The tempo of this music piece is worth applauding. The higher notes have been used very repetitively for swift and appealing tunes. But there is an entire use of the keyboard from low to high notes to show that someone is descending down the staircase. The intensity is very high at places. At certain moments, like after 1 minute and half of the music and after 2 minutes and few seconds, the rapid tunes come to a halt with a bang and restarts again to newer variations in music. What picture does it bring to a listener’s mind: A person who is hurriedly going down the staircase arrives at a point where he looks around and gets perplexed as what to do now? He takes chances and chooses new ways and keeps on descending after each small halt. The music has very effectively justified its title. There are several points where the music seems to jump off the regular pattern and then catch its breath back to continue.
It is an interesting and rapid journey through the entire expanse of key board, with swift and intense tunes which seem comic as well as fearful at times.
JOHN CAGE’S CHEAP IMITATION
Cheap Imitation was composed by John Cage in 1969 for a solo piece in piano which comprises three parts and has an exclusive pattern of a single melodic line, with occasional doublings (Pritchett, 2004). The rhythmic structure of this piece of music is based on Erik Satie's original Socrate (Fetterman, 1996).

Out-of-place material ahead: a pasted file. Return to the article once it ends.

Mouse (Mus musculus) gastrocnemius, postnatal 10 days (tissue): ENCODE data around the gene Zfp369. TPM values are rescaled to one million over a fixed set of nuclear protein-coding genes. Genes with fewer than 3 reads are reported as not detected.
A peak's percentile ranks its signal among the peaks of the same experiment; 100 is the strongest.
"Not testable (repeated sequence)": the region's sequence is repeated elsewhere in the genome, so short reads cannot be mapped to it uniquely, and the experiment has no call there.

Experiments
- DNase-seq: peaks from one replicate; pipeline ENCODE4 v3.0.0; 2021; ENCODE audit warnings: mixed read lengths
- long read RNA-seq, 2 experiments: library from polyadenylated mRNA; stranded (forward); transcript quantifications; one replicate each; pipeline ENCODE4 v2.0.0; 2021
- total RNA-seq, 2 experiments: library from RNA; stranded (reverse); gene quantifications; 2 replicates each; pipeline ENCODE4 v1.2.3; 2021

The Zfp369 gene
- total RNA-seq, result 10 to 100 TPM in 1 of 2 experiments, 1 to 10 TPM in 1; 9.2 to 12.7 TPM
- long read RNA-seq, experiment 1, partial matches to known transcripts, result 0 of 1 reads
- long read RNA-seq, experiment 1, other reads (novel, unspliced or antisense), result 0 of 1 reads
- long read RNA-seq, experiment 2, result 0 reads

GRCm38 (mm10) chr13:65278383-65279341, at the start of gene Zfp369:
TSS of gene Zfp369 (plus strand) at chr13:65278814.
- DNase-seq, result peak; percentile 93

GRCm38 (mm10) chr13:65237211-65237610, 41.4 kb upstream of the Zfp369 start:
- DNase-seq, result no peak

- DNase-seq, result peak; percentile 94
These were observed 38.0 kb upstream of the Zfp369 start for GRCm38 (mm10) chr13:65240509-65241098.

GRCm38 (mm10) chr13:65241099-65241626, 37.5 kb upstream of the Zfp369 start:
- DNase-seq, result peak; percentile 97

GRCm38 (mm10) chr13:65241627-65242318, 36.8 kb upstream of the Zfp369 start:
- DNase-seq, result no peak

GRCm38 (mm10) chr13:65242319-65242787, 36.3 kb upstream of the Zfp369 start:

In a video starring Rodney Lister playing Cheap Imitation III of John Cage in CFA Concert Hall of Boston University on September 14, 2012 (YouTube.com), the music piece begins on piano with a very slow tunes with gradually get intense at times. The tunes are repetitive largely; the tempo is moderately at pace, neither too slow nor fast. To a layperson, the song might seem off the tunes at times. There are gaps of silence after every few minutes. A variation around 3minute 35 seconds of the video seems really beautiful and capable of taking the music to a higher level but it drops down in the next 6 seconds. There are some variations but the entire music is played on only the vocal line of Socrate with different modes of up and down at times.